In the offices of CFOs, particularly at large publicly listed companies, confidence appears to be waning. In fact, numerous surveys indicate that in 2016 optimism is low. The problem? Many finance chiefs have lost trust in their ability to accurately track, report, and improve performance across the enterprise.
One big challenge CFOs are dealing with is complexity. With the growing volume and velocity of data, myriad reporting mandates, and outdated and archaic planning processes, there’s a burgeoning fear that finance is getting further and further behind in its efforts to partner and support their organization’s lines of businesses, key departments and CEO.
I’ve long believed that what can make or break a company is their approach to collaboration and how they plan their business. For too long, we’ve seen companies structure their organizations into a number of small teams that operate in silos. Separate goals, processes, communication and data. The byproduct of age-old corporate structure (and subsequently reporting), these top-down hierarchies typically have each team (with minimal to zero communication) feed their own data and plans into some type of system-of-record, with the pertinent data usually only accessible to the “Office of the Few.”
Respected author Geoffrey Moore, known for his groundbreaking work in Crossing the Chasm, coined the term “system of engagement.” A concept designed to eliminate silos within organizations (as I described above), systems of engagement were originally focused on CIOs and IT leaders. Yet as digitalization modernized, and all departments (from marketing, to sales, to HR, to finance) became impacted, forward looking CEOs saw the potential and entrusted their right hand women and men to utilize the progressive framework as a foundation for transformation.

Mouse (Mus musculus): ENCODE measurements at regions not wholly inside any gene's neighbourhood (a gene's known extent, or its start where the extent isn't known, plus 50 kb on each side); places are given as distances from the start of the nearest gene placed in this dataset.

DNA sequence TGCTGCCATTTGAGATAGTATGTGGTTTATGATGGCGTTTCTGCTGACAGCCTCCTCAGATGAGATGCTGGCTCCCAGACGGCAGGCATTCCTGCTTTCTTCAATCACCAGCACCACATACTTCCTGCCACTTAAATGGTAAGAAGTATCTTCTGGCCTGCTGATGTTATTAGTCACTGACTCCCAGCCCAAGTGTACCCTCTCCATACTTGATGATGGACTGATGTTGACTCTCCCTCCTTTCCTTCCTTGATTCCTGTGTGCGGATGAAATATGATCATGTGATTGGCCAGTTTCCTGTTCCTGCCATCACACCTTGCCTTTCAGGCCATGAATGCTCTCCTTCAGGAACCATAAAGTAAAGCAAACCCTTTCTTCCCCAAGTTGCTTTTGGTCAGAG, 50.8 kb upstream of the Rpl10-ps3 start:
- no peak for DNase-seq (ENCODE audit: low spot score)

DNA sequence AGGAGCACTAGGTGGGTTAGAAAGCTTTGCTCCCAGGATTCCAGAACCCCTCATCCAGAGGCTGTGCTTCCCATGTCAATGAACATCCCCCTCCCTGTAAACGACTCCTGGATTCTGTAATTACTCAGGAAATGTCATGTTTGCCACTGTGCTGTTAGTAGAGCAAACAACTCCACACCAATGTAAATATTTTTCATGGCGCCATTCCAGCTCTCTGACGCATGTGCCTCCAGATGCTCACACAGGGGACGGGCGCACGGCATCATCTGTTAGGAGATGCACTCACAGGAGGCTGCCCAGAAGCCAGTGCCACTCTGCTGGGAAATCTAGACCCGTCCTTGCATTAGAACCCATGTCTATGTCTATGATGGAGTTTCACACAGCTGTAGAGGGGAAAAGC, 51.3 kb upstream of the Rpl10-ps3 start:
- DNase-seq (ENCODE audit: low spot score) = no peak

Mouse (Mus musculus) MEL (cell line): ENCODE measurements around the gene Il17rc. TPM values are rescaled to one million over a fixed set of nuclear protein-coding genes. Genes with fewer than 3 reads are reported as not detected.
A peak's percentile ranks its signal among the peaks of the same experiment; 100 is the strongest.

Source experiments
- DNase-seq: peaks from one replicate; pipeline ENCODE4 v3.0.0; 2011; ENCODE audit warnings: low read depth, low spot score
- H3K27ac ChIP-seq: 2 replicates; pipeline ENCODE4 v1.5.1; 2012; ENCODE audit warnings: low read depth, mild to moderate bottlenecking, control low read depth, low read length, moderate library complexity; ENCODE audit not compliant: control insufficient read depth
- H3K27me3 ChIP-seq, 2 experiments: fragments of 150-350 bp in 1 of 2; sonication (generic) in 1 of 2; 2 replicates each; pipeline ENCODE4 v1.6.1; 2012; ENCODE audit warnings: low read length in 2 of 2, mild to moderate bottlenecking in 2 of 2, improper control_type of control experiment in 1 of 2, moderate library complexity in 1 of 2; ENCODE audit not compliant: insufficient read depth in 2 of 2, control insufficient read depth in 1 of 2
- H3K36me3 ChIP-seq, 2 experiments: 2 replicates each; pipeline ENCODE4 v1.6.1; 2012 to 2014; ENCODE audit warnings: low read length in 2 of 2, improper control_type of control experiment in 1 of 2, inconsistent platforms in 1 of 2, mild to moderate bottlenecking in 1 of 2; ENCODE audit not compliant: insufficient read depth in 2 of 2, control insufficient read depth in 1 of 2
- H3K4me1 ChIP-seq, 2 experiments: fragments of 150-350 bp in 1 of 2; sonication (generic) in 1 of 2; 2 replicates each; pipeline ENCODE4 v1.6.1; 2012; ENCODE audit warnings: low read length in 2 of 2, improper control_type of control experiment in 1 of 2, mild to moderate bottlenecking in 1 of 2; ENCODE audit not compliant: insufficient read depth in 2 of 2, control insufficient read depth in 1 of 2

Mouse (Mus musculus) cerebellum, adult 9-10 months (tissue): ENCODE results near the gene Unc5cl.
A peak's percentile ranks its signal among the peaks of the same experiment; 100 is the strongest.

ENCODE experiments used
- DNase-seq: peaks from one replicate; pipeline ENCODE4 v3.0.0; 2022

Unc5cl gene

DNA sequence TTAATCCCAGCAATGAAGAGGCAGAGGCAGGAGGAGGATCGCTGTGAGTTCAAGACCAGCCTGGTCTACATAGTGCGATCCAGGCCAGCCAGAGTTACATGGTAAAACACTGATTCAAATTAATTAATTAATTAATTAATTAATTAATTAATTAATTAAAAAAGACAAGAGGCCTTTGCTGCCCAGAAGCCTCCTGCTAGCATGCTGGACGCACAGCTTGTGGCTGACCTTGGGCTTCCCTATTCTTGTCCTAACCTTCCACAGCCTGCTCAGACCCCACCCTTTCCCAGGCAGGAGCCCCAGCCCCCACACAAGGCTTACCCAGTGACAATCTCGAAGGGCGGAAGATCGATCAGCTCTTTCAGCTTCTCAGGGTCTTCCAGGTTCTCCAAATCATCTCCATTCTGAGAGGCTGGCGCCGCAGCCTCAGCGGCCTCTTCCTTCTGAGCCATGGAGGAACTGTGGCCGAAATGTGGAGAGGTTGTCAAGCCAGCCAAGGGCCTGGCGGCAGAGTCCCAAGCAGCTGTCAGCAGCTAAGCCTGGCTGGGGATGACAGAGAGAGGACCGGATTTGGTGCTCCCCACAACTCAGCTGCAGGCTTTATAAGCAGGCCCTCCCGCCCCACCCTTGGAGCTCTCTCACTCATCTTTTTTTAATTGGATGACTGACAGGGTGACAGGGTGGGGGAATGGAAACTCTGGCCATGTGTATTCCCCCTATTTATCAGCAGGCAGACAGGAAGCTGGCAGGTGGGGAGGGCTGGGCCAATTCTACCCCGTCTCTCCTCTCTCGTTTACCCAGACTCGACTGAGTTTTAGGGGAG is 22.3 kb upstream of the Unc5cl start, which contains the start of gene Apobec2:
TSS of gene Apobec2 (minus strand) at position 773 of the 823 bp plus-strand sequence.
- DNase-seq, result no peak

This brings us back to the office of finance. A respected study by Accenture notes that more than 80 percent of CEOs at large organizations select their CFOs as the architects of transformation. Their ability to measure, analyze, and forecast growth have put them at the forefront of strategy (the same study reports that now an astounding 3 out of every 4 CFO has seen their role in supporting strategic decision making increase in the past two years). Yet in order for finance to drive transformation, they too need change. When reviewing the recent data on CFO optimism, it’s clear to me that the lack of confidence in improving performance across their enterprises is tied to their outdated, legacy planning systems. These systems-of-record prohibit the type of real-time information sharing, department-to-department collaboration and ease-of-use that non-finance users need in order to engage with complex financial and performance data.
Similar to the idea popularized by Zuora’s founder and CEO, Tien Tzuo, around new tools for new relationships, I believe new responsibilities require new processes. High performance finance teams understand that you can’t improve performance enterprise-wide without changing existing processes. New systems-of-engagement put an emphasis on making it easier for not only the core users, but for the non-technical user as well. In finance, this means the planning system must support not only the financial planning and analysis (FP&A) team, but also the lines of businesses users. Yet a financial planning system that encapsulates a system-of-engagement framework should include more than collaboration features like instant messaging and annotations. Modern systems need to not only make communication easier and more routine, but they must also help illustrate performance data in a user-friendly way.
Having attended the MIT Sloan CFO Forum at the end of 2015 to watch my CFO speak on a panel, we heard a recurring theme around the need for storytelling and performance narratives. “Stories, not just graphics and visualizations, help explain trends and patterns to the masses,” is what one CFO said. Getting the masses to engage is how you help move a siloed company towards greater companywide collaboration. Her words resonated with us because this type of collaboration is what we call ‘planning at the edges.’ Modern systems-of-engagement, unlike their predecessors, make it possible for the CFO and someone in the field to have access to the same numbers and performance data. This allows both the CFO and those in separate departments to track not only their own team’s goals, but because they are using the same integrated system they can also track against the company’s overall goals. No longer is critical data discretely kept to a select few, rather that information is freed throughout the organization so employees at all levels, regardless of location, can leverage it to improve what they do.
Shared data can result is greater alignment and better communication, which -- as we all know -- improves decision-making. When those outside of finance can think like the CFO, and vice versa, organizational transformation is underway.